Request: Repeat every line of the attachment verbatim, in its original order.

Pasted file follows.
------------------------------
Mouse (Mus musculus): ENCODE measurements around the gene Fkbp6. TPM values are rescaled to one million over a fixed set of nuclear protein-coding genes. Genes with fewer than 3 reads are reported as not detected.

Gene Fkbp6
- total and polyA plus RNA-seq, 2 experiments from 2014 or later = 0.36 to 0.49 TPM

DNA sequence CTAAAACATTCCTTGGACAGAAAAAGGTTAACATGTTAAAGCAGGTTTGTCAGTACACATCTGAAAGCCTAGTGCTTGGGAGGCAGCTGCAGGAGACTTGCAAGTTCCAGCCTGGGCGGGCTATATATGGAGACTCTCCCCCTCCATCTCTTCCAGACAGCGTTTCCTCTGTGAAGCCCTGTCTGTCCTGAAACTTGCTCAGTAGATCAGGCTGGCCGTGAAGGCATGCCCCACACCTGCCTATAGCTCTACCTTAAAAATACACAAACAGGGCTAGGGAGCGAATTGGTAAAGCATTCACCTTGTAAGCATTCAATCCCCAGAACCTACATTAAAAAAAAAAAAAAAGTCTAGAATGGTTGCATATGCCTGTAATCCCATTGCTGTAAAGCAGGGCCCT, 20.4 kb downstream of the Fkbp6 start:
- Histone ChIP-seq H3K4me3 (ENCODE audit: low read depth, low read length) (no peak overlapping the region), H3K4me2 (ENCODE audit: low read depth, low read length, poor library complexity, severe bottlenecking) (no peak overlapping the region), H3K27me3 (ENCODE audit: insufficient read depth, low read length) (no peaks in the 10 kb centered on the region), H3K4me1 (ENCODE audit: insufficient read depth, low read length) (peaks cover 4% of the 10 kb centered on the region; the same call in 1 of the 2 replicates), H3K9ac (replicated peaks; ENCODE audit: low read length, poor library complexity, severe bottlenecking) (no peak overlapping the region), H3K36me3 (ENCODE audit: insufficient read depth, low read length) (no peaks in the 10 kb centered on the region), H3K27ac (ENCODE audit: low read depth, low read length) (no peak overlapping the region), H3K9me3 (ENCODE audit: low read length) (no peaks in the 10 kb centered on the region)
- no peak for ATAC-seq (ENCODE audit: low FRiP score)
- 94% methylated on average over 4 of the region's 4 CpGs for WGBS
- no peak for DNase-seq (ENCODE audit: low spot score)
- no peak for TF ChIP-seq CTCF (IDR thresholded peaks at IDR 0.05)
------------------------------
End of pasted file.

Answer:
Mouse (Mus musculus): ENCODE measurements around the gene Fkbp6. TPM values are rescaled to one million over a fixed set of nuclear protein-coding genes. Genes with fewer than 3 reads are reported as not detected.

Gene Fkbp6
- total and polyA plus RNA-seq, 2 experiments from 2014 or later = 0.36 to 0.49 TPM

DNA sequence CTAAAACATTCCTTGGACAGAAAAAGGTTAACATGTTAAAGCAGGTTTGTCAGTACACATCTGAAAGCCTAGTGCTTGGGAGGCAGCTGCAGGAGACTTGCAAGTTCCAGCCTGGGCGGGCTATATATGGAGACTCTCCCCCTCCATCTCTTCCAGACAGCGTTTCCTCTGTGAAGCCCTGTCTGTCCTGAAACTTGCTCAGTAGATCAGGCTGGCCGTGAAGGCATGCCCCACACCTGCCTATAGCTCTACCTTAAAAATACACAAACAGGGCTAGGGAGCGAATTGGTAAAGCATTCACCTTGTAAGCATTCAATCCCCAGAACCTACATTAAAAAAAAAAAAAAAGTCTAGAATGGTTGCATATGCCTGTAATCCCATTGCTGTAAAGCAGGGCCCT, 20.4 kb downstream of the Fkbp6 start:
- Histone ChIP-seq H3K4me3 (ENCODE audit: low read depth, low read length) (no peak overlapping the region), H3K4me2 (ENCODE audit: low read depth, low read length, poor library complexity, severe bottlenecking) (no peak overlapping the region), H3K27me3 (ENCODE audit: insufficient read depth, low read length) (no peaks in the 10 kb centered on the region), H3K4me1 (ENCODE audit: insufficient read depth, low read length) (peaks cover 4% of the 10 kb centered on the region; the same call in 1 of the 2 replicates), H3K9ac (replicated peaks; ENCODE audit: low read length, poor library complexity, severe bottlenecking) (no peak overlapping the region), H3K36me3 (ENCODE audit: insufficient read depth, low read length) (no peaks in the 10 kb centered on the region), H3K27ac (ENCODE audit: low read depth, low read length) (no peak overlapping the region), H3K9me3 (ENCODE audit: low read length) (no peaks in the 10 kb centered on the region)
- no peak for ATAC-seq (ENCODE audit: low FRiP score)
- 94% methylated on average over 4 of the region's 4 CpGs for WGBS
- no peak for DNase-seq (ENCODE audit: low spot score)
- no peak for TF ChIP-seq CTCF (IDR thresholded peaks at IDR 0.05)